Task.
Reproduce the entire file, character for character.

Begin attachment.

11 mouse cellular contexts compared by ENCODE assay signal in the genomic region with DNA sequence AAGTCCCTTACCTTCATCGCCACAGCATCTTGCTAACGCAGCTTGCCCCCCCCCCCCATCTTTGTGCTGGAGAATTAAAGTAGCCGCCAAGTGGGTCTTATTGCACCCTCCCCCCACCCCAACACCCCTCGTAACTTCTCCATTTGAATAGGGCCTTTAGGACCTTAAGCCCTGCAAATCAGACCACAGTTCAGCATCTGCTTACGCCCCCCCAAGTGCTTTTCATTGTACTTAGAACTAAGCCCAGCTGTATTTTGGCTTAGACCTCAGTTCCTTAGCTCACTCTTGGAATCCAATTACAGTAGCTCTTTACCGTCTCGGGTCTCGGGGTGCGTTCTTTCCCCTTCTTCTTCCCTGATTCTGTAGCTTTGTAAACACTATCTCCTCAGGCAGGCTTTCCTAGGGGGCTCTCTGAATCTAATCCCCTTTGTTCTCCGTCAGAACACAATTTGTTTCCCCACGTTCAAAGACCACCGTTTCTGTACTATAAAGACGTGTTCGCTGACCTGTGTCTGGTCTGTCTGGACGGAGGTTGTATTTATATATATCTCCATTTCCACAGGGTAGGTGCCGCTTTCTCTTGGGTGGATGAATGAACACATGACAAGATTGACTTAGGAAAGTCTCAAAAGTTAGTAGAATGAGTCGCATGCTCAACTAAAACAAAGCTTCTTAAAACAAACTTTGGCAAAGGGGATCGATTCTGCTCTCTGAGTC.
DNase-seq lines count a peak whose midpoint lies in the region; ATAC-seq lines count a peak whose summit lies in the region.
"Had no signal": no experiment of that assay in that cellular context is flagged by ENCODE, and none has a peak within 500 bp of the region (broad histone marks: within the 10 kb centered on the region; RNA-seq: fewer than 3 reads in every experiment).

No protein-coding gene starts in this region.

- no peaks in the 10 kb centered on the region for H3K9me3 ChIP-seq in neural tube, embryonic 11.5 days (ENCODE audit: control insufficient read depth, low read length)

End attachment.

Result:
11 mouse cellular contexts compared by ENCODE assay signal in the genomic region with DNA sequence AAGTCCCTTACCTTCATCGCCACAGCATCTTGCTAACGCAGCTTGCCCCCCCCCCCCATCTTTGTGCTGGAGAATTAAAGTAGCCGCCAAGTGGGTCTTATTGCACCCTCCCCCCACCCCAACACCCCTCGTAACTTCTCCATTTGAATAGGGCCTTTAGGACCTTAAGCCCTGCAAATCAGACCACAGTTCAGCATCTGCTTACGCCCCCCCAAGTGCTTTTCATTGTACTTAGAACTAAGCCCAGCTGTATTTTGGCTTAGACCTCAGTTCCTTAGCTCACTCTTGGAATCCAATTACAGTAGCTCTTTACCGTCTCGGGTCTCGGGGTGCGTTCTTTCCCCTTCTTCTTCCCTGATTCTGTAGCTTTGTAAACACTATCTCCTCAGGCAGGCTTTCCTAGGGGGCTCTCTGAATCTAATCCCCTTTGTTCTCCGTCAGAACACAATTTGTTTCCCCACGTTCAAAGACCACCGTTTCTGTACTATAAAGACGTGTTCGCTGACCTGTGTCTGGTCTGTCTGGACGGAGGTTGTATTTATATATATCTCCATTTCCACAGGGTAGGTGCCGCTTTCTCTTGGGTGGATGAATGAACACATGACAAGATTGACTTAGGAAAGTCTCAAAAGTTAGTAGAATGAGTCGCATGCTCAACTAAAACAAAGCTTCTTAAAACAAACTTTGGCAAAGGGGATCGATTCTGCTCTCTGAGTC.
DNase-seq lines count a peak whose midpoint lies in the region; ATAC-seq lines count a peak whose summit lies in the region.
"Had no signal": no experiment of that assay in that cellular context is flagged by ENCODE, and none has a peak within 500 bp of the region (broad histone marks: within the 10 kb centered on the region; RNA-seq: fewer than 3 reads in every experiment).

No protein-coding gene starts in this region.

- no peaks in the 10 kb centered on the region for H3K9me3 ChIP-seq in neural tube, embryonic 11.5 days (ENCODE audit: control insufficient read depth, low read length)